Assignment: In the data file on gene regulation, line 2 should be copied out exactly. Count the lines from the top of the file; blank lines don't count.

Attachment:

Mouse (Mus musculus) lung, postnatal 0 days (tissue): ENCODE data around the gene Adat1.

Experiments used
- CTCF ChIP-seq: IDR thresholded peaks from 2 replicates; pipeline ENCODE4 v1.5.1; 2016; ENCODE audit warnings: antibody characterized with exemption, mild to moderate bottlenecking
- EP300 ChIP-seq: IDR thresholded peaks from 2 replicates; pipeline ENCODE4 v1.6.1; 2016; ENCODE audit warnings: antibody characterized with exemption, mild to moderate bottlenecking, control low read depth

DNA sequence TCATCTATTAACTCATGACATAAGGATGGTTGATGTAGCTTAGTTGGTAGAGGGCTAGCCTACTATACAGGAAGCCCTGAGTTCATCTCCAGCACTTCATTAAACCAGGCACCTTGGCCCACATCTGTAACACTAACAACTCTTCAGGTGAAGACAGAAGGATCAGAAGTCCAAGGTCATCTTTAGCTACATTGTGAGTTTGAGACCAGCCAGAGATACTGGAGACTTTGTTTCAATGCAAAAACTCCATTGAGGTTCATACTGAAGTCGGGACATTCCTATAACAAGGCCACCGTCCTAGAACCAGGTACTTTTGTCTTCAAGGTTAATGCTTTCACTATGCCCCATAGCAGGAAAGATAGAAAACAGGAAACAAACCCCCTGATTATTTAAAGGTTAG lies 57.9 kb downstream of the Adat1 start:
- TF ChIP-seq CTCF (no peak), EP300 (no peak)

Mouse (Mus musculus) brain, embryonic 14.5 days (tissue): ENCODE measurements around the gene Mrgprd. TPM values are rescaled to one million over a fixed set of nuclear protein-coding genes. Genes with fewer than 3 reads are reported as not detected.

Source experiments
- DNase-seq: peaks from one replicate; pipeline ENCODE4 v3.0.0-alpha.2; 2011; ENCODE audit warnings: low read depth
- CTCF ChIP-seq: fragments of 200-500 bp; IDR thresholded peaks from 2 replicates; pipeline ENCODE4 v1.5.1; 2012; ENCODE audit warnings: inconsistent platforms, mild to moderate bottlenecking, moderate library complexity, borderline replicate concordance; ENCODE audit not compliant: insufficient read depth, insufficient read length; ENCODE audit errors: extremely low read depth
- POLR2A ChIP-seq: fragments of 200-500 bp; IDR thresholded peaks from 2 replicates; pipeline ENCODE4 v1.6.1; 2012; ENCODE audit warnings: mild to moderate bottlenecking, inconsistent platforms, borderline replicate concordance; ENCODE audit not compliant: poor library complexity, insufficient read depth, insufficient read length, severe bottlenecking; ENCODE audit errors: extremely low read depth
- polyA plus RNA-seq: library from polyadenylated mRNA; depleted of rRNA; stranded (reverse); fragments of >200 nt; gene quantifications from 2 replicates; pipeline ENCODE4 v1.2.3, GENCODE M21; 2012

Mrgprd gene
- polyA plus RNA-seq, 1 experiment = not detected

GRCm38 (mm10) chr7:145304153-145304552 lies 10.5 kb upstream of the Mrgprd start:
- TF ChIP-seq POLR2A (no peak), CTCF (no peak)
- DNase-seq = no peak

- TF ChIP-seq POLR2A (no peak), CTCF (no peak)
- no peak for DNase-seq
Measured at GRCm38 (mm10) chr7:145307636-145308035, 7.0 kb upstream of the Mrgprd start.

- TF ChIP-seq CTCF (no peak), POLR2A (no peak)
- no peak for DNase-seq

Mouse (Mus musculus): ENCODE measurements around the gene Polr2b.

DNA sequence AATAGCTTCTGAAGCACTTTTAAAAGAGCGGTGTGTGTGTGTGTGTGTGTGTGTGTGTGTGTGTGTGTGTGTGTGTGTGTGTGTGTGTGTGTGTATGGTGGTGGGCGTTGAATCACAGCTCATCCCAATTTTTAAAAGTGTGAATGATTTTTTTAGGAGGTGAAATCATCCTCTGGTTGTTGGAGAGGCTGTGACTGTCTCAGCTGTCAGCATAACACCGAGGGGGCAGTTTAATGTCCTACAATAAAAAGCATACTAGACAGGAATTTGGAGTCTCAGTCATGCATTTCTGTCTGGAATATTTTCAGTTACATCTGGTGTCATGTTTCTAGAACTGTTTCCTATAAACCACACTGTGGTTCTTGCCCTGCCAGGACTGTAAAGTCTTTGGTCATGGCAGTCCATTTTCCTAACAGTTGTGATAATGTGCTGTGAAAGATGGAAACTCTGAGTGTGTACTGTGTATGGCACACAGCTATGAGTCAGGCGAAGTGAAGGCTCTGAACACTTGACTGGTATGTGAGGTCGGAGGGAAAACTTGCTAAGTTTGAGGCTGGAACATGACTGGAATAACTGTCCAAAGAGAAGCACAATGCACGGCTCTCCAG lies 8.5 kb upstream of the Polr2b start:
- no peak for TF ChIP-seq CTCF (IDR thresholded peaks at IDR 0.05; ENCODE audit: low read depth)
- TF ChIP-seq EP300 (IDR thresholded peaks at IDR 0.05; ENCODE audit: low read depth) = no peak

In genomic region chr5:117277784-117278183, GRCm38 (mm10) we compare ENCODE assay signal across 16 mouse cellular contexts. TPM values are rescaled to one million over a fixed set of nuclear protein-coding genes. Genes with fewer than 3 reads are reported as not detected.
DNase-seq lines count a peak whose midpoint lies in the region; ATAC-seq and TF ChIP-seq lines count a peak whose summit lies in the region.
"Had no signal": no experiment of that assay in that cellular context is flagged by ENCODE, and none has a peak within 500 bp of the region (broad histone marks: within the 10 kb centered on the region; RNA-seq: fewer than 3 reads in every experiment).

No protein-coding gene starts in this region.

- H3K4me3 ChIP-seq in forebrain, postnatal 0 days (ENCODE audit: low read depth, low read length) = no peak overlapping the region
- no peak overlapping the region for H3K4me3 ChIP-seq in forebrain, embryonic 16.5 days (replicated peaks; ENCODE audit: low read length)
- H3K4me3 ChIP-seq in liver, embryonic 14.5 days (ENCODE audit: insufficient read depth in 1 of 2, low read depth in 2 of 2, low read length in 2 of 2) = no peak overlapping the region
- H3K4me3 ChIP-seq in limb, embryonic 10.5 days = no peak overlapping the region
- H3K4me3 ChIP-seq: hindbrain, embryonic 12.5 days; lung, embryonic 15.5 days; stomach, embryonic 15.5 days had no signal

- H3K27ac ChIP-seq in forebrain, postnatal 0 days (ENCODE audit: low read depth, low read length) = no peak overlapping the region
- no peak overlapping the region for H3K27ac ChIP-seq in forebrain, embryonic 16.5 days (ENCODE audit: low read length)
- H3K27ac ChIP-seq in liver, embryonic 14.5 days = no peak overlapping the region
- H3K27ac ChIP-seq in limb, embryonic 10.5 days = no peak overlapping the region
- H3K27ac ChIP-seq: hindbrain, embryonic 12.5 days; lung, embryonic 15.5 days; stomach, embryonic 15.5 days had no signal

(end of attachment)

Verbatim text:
Experiments used